Led by London based lawyer Michael Kingston, representative of the International Union of Marine Insurance (IUMI) at the International Maritime Organisation (IMO) on Polar matters, Lloyd’s, in conjunction with the Nordic Association of Marine Insurers (CEFOR), IUMI, and Lloyd’s Register, with the close cooperation of the Arctic and Antarctic States, has helped establish a single ice regime system (POLARIS), to give guidance for a range of planned and possible situations that might emerge when operating a ship in Polar waters, for use in pre-planning and actual operations.
Commenting on the launch of the Polar Code which incorporates POLARIS, Michael Kingston said:
“Lloyd’s and Lloyd’s Register have helped improve significant international regulation for the protection of seafarers, the environment and the indigenous peoples of the Polar Regions. This is an example of what we can achieve when we work together in industry and with governments and international regulators. It is also a demonstration of the importance of the maritime strength of the City of London.”
The Polar Code, recently negotiated at the UN IMO, is a binding international framework that protects the two Polar Regions – the Arctic and the Antarctic - from maritime risks.
The key element of the Polar Code is the requirement for any ship operating in polar waters to have a Polar Waters Operational Manual (PWOM) which sets out how the crew will respond in a worst-case scenario in the anticipated conditions that may occur in the planned voyage. If the PWOM is appropriate, only then should the operator receive a Polar Ship Certificate from their Flag State.
The Polar Code will apply initially to vessels greater than 500 tonnes and requires ship owners to have in place contingency plans for all aspects of marine operations including safety of navigation, pollution incidents, ship structure requirements, and search and rescue plans.
Lloyd’s head of innovation, Trevor Maynard, said:
“The Polar Code is a game-changer for a number of reasons: it improves the safety of seafarers; it encourages a safer approach to operating in important wilderness areas; and it helps protect the living environments of indigenous peoples.”
Tom Boardley, Lloyd’s Register’s executive vice president and global head of corporate and external affairs, said:
“The Polar Code brings a well-needed baseline of international requirements for shipping in all Polar Regions and is different to most existing regulation because it is, in part, goal-based rather than prescriptive. LR can also assist operators navigate their way to compliance with an interactive toolkit developed with a wealth of Arctic expertise.”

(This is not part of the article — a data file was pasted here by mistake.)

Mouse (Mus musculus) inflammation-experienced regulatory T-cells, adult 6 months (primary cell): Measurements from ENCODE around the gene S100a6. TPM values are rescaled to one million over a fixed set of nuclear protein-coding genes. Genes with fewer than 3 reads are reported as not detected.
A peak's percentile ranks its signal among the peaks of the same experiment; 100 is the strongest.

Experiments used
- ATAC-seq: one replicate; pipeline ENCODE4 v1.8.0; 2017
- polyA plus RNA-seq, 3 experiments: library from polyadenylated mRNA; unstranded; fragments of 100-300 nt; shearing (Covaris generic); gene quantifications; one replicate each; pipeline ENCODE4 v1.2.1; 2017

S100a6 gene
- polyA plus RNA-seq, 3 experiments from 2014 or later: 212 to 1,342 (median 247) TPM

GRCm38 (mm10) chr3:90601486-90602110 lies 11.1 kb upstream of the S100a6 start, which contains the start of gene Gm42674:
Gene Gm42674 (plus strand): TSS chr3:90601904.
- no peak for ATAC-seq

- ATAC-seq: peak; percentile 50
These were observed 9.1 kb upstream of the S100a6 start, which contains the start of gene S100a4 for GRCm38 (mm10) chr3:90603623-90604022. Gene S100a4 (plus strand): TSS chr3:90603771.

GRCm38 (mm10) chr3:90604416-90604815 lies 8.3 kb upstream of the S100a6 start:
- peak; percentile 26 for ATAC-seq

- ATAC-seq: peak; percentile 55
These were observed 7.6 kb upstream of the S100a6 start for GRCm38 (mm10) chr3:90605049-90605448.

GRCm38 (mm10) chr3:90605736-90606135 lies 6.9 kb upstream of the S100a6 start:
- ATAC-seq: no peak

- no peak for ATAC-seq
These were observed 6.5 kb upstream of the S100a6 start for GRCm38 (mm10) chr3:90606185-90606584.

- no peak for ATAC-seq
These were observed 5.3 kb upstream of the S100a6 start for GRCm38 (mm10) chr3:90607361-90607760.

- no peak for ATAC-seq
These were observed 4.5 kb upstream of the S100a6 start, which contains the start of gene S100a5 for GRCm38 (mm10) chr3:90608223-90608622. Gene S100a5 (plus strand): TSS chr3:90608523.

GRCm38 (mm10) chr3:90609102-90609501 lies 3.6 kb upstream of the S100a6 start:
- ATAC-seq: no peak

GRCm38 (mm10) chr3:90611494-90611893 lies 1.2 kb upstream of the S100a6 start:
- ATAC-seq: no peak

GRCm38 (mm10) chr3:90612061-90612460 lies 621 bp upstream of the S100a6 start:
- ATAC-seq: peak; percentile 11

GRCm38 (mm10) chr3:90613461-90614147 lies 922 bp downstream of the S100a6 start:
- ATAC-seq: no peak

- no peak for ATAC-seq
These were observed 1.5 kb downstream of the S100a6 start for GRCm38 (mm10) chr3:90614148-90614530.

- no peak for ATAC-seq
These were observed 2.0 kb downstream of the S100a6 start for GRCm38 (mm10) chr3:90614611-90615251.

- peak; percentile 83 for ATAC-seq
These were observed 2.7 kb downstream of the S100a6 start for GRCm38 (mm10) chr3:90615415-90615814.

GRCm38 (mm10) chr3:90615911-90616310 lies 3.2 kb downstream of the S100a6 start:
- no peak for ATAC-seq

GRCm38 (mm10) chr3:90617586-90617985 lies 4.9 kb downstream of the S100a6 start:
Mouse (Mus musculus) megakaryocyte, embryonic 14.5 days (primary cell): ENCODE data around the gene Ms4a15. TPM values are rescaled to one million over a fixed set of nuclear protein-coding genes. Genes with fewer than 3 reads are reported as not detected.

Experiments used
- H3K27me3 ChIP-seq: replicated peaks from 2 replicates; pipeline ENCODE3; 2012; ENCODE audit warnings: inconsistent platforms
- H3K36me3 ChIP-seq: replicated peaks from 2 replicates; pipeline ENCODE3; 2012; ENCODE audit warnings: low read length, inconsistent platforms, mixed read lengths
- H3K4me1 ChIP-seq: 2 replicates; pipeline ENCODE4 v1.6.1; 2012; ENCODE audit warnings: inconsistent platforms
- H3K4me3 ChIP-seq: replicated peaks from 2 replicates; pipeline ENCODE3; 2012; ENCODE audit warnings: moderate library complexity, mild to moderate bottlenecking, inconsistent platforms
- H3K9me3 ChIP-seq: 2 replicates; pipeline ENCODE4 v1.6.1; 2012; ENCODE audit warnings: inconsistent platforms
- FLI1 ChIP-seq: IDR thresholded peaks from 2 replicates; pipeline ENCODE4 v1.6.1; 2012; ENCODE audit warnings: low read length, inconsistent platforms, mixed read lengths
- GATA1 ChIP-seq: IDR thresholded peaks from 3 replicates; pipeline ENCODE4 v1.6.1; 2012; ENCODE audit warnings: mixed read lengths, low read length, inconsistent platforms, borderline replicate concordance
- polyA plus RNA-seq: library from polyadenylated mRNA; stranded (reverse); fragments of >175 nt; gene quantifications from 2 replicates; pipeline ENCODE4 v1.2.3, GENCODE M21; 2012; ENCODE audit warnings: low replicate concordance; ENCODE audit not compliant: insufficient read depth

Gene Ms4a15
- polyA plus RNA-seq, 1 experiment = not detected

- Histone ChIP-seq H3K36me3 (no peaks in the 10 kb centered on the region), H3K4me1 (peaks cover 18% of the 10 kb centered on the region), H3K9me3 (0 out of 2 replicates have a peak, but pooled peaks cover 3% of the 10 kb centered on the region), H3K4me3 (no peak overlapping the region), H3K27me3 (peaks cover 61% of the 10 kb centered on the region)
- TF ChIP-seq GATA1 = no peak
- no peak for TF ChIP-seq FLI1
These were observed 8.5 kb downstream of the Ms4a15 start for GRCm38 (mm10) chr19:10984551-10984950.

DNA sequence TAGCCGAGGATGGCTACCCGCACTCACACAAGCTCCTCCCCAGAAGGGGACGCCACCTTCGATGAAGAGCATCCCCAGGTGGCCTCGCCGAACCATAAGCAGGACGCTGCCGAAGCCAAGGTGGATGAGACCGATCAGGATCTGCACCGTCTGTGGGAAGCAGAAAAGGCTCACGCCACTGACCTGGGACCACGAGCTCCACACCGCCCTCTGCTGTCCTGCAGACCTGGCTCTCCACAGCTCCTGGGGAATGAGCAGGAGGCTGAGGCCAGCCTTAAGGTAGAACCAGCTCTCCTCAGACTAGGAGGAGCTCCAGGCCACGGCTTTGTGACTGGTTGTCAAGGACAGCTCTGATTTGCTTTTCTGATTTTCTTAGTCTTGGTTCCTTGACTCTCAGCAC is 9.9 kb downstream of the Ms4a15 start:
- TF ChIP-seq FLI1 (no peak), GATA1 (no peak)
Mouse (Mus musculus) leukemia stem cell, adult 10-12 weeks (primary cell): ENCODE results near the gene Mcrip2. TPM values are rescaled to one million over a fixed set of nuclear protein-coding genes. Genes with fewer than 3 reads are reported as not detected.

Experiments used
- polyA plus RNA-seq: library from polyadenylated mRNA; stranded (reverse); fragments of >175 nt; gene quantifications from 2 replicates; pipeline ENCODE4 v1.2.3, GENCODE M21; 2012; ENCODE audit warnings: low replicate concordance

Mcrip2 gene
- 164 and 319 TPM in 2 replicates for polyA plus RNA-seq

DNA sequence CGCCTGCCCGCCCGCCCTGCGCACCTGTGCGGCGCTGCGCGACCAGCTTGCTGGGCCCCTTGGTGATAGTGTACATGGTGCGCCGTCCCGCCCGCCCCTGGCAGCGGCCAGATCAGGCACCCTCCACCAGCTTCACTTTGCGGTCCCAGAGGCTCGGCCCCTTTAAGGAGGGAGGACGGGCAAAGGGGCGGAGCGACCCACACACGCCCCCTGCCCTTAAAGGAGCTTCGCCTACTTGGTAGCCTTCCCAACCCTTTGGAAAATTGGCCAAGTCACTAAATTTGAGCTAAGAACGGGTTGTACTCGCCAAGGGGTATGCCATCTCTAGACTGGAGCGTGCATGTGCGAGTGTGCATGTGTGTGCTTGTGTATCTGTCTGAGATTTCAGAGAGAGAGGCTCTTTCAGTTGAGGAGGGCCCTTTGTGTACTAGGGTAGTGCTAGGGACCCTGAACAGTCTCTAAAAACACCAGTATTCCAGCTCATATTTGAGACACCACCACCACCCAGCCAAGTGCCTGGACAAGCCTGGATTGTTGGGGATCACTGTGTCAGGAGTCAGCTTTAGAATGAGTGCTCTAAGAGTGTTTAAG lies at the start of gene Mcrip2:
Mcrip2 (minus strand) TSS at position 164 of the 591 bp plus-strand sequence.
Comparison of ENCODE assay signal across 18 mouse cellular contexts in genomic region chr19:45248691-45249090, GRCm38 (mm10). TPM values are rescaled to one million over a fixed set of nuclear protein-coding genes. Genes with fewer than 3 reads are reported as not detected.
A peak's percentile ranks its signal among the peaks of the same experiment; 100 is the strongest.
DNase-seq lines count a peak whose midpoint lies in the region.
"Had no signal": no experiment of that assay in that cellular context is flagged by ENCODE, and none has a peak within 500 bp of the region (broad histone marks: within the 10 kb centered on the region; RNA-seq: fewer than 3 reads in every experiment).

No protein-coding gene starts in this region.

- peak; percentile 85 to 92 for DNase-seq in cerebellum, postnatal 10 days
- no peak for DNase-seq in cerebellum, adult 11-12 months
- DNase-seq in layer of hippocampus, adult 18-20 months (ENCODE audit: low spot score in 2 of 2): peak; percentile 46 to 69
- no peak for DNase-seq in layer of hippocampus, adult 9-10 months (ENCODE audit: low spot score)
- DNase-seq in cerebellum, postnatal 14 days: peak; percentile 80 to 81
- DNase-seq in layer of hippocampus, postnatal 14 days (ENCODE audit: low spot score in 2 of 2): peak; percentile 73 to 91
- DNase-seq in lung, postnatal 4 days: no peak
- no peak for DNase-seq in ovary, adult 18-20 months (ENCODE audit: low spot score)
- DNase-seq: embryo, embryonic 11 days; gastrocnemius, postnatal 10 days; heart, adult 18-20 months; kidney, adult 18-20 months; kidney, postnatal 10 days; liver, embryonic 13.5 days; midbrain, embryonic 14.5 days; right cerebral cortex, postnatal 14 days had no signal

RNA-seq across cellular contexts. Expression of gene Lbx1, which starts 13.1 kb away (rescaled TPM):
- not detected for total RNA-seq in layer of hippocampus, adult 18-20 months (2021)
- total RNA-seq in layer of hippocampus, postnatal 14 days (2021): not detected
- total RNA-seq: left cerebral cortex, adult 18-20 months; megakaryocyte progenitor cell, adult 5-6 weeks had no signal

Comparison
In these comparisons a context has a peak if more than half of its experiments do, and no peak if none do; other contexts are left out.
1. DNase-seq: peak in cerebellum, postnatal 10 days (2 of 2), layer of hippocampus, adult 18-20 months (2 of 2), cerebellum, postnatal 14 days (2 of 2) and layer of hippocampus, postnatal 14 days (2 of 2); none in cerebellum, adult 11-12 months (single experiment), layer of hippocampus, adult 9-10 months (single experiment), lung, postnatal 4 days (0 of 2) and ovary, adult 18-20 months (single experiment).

It is anticipated Lloyd’s market practitioners will take part in the first meeting of the Arctic Shipping Best Practice Information Forum, a proposal for which is due to be established by the eight Arctic governments (Arctic Council) in early 2017.
The Forum will be a chance to discuss the Polar Code, best practice in relation to marine operations in the Polar Regions, and harness the best standards available for operators to include in their PWOM. It will also generate data that insurers can use to enhance their modelling of risk in the Polar Regions.
Lloyd’s has played a central role in the creation of the Forum, and is planning to co-host the inaugural meeting on 5-6 June 2017 with Lloyd’s Register.
Kingston, who is acting as liaison between the Lloyd’s Market and the Arctic Council says. “The possibility of this Best Practice Forum being hosted by Lloyd’s and Lloyd’s Register is historic and exciting, not just for the City of London, but the UK as a whole.”
Notes to editors
For more information and to arrange interviews, contact Rebekah Clement, senior manager – corporate communications, Lloyd’s, at email@example.com or on 020 7327 5514.
In 2011, Lloyd’s published Arctic Opening: Opportunity and Risk in the High North, a ground-breaking report that made recommendations which have helped in the development of the Polar Code.
In 2014, Lloyd’s hosted the Conference “Bridging the Arctic Marine Risk Gap – linking ice condition to ice class requirements. The need for a cross Arctic Ice Regime”, after which important recommendations were made to the Arctic Council States, and the IMO. The report can be found here. http://polar.se/en/conference-report-sustainable-arctic-shipping-marine-operations/
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Lloyd’s Register (LR) is a global engineering, technical and business services organisation and is part of the Lloyd’s Register Foundation, a UK charity dedicated to research and education in science and engineering. Founded in 1760 as a marine classification society, LR now operates across many industry sectors, with around 8,000 employees in 78 countries.
LR is your partner in complying with the Polar Code and you can access our wealth of arctic expertise to get exactly what you need, when you need it. Our interactive toolkit allows you to work through the Code on your own terms and you can download our free guidance, templates and examples to help you understand and meet your compliance needs. www.lr.org/polarcode